Remilk, which manufactures animal-free dairy proteins through precision fermentation, uses a patented method to produce its proteins at scale.
Last April, the company, founded by entrepreneur Aviv Wolff, announced it was going to build ‘the world’s largest full-scale precision fermentation facility’ on more than 750,000sq.ft of land within The Symbiosis Project in Kalundborg, Denmark. “We plan to break ground by the end of this year,” Wolff told us in September 2022. “The Danish facility will be our first fully-owned facility, and production will begin as soon as the build-out is complete.”
When news about the construction project broke, Remilk had racked up $120m in Series B funding, but the foodtech firm has since changed its approach, opting to utilize an existing production plant in Western Europe, as we were told by a company representative.
“Increased demand for our protein led us to focus on immediate production solutions that can be utilized without having to wait for the construction of our own facility,” a Remilk spokesperson said. “We were able to identify a facility that will enable us to ramp up immediately. The Danish facility project is therefore postponed to a later stage in our growth while we utilize the excellent opportunity for large-scale capacity for immediate use.”
Recreating the future of dairy?
Remilk, which has been able to sell its animal-free proteins in the US since last year and also received regulatory approval to market its products in Singapore this month, is keeping further details of its ongoing collaborations under wraps.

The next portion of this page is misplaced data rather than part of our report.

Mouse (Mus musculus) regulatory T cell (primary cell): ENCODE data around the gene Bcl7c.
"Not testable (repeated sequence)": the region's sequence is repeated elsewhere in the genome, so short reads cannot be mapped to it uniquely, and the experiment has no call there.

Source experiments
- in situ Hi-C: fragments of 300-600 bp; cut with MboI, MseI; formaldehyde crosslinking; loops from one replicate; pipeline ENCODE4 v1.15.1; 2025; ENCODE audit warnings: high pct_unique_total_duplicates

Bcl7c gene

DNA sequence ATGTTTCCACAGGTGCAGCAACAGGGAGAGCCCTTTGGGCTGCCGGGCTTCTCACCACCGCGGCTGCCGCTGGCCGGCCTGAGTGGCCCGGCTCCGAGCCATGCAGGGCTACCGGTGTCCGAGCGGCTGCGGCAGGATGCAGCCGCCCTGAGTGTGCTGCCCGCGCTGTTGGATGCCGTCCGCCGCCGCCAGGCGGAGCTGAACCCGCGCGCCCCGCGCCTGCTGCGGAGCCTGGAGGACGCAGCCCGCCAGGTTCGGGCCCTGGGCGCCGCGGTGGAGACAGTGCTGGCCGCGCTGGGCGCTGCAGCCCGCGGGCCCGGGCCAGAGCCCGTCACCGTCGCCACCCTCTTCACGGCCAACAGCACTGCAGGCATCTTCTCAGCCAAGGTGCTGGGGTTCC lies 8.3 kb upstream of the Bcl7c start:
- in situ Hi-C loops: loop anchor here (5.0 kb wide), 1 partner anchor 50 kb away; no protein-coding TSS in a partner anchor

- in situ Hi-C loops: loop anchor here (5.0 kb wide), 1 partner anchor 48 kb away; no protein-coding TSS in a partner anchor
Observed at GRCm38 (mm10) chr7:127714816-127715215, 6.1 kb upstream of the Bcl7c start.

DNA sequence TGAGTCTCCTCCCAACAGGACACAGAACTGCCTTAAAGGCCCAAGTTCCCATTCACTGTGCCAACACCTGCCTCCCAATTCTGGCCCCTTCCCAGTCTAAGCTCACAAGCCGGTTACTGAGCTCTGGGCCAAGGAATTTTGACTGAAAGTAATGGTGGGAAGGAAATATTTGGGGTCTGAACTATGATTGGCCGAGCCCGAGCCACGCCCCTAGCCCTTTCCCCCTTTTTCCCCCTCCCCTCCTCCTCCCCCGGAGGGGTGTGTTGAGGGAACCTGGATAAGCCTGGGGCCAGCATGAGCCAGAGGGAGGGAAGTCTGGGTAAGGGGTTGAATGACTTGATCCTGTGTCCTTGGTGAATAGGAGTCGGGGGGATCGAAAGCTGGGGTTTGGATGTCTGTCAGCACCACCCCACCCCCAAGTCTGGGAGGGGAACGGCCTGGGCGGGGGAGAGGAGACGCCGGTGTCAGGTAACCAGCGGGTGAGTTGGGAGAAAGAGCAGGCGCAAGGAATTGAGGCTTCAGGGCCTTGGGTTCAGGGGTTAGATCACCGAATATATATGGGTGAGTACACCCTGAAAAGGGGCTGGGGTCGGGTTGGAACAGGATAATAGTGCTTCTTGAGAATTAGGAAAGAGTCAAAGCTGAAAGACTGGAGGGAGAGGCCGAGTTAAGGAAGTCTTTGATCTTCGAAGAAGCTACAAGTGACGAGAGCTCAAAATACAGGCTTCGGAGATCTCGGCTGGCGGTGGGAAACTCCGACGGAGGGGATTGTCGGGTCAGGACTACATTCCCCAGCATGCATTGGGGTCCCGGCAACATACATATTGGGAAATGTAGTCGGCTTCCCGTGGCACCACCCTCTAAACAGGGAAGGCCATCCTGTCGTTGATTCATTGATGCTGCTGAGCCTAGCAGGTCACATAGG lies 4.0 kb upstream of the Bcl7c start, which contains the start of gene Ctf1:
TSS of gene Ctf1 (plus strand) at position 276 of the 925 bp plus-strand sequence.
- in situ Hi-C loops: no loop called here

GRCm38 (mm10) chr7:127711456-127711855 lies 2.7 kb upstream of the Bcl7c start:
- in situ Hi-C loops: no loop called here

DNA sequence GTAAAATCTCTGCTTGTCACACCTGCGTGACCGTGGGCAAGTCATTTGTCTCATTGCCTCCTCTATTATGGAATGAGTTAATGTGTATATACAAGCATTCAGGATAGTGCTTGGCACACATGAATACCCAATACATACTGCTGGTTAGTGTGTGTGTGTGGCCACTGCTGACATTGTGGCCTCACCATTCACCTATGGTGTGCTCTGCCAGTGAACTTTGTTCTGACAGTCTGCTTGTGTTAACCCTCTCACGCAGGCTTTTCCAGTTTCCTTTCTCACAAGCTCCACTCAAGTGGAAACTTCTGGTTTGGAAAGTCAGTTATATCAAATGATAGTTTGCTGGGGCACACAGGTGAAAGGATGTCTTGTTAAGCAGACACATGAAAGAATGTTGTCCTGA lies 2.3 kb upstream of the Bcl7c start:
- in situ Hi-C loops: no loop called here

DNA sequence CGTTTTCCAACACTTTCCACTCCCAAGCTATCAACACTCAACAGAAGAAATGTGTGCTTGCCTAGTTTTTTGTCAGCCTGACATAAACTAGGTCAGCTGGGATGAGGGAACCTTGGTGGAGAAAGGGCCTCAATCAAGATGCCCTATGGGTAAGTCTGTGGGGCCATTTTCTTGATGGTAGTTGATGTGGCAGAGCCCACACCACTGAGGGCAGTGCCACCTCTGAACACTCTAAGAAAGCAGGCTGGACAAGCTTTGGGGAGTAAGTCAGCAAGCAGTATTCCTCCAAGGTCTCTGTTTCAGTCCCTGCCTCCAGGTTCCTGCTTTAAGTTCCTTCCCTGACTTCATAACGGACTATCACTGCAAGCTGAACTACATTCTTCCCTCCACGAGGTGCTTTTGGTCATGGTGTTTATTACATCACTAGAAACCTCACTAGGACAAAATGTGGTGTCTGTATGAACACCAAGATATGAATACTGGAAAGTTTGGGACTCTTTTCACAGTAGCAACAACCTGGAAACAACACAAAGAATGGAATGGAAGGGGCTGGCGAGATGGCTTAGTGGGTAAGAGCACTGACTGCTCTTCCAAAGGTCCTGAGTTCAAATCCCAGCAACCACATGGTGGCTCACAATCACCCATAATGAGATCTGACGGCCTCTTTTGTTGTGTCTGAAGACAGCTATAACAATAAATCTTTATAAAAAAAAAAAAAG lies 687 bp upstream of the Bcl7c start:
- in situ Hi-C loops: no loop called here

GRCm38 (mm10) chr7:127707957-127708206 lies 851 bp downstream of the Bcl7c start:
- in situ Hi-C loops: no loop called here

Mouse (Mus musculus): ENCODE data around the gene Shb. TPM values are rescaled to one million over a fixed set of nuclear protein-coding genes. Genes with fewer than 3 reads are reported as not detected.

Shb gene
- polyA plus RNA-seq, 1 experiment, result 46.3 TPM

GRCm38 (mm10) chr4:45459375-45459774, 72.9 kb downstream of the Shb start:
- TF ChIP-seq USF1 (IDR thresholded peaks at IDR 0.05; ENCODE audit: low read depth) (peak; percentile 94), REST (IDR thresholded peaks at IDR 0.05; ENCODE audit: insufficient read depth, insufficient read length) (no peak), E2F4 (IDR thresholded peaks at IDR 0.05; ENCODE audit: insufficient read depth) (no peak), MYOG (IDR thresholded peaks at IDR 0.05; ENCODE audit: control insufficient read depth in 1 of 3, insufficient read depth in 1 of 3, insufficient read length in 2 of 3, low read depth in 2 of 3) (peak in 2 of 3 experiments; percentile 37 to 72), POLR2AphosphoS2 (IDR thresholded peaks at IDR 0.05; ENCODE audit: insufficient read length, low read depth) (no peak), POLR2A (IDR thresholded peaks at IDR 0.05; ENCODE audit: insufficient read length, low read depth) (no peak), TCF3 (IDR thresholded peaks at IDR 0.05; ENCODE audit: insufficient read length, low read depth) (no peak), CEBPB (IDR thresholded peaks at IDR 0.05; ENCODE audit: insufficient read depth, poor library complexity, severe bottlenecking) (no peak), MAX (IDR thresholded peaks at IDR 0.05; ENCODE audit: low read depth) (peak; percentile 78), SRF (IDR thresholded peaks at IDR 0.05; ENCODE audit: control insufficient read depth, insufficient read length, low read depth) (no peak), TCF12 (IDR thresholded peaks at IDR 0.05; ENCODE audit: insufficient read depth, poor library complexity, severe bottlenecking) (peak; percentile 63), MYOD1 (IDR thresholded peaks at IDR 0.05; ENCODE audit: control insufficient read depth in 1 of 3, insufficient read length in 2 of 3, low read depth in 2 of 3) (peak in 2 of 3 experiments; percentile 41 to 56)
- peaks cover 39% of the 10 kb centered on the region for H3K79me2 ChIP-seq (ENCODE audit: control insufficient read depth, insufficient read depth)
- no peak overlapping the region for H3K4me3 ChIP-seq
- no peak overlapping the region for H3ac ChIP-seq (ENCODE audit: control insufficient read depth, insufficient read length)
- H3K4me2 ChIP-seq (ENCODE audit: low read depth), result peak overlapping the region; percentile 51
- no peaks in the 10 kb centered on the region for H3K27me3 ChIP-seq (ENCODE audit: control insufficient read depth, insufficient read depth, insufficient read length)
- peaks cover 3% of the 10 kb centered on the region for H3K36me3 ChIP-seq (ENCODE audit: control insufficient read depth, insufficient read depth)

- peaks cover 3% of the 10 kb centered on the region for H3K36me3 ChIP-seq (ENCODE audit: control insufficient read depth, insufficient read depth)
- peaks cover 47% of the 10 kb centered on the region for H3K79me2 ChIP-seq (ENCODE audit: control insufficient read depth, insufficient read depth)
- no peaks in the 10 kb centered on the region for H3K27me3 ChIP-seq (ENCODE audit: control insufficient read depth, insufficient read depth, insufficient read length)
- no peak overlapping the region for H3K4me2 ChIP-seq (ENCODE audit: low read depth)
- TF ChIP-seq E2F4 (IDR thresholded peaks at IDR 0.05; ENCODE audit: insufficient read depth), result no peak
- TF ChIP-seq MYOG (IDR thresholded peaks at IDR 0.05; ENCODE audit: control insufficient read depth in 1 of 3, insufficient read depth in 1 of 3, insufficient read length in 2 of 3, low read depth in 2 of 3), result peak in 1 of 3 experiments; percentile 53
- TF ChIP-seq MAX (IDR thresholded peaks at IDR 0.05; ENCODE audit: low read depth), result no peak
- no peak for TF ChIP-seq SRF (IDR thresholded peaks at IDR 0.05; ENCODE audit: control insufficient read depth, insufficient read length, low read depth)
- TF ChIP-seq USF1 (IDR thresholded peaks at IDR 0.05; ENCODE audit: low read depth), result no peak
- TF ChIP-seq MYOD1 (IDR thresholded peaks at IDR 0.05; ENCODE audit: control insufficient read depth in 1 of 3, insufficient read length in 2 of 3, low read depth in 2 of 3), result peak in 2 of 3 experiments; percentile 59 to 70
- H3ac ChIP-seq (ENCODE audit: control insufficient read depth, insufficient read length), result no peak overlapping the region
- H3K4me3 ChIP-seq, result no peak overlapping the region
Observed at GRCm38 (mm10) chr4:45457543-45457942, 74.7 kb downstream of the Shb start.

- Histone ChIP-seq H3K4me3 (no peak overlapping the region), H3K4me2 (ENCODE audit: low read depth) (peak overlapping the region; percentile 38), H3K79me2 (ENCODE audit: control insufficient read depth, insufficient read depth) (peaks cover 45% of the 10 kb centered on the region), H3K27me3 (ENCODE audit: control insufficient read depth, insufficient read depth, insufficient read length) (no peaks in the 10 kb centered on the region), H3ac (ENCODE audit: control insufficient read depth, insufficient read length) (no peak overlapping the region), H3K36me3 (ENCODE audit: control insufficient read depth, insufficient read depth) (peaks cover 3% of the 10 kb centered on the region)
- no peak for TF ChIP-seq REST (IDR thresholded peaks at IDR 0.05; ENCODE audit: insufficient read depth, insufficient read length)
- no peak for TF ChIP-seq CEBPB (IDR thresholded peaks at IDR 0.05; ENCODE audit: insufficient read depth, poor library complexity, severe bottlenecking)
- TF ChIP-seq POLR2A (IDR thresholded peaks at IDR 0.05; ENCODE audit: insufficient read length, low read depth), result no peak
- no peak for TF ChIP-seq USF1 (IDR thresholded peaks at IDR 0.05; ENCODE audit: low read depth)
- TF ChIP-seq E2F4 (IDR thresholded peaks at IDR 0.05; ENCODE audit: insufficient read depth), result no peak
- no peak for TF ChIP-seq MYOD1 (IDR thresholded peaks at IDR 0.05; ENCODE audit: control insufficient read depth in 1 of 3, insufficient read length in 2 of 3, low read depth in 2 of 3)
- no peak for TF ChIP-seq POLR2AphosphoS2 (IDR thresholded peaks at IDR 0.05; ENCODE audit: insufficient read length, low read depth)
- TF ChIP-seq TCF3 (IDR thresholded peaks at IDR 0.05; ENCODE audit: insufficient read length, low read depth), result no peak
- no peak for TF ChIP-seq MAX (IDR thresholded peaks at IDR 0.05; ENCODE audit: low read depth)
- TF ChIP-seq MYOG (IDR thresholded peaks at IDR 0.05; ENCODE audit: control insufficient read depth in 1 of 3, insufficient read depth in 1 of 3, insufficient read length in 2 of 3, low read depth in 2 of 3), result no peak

A company spokesperson told us the firm continues ‘to engage with dozens of companies, including some of the world’s most popular brands, to recreate the future of dairy together’. But the company has largely remained coy on sharing details of its ongoing collaborations with industry players.
In recent months, Vegconomist reported that Remilk has been supplying animal-free protein to General Mills, for use in the multinational’s animal-free cream cheese brand, Bold Cultr.
But the consumer goods giant announced on February 27, 2023 that it was ‘de-prioritizing funding’ for Bold Cultr, effectively shutting down all activities associated with the manufacture of the animal-free spreadable, which was available for pre-order via the brand’s direct-to-consumer website. (DairyReporter has approached both General Mills and Remilk to bring you more on this story.)
The Israeli startup also declined to comment on developments in Singapore, stating only: “We are in touch with leading players in this field but, unfortunately, can’t share further information at this time.”
The spokesperson concluded: “Remilk's animal-free protein is bio-equivalent to traditional dairy counterparts which enables the production of dairy that is indistinguishable in taste and function from traditional dairy but without lactose, cholesterol, and hormones, and with a fraction of the environmental impact. The benefit of this is our protein can be used to make yogurt, cream cheese and ice cream, to name a few.”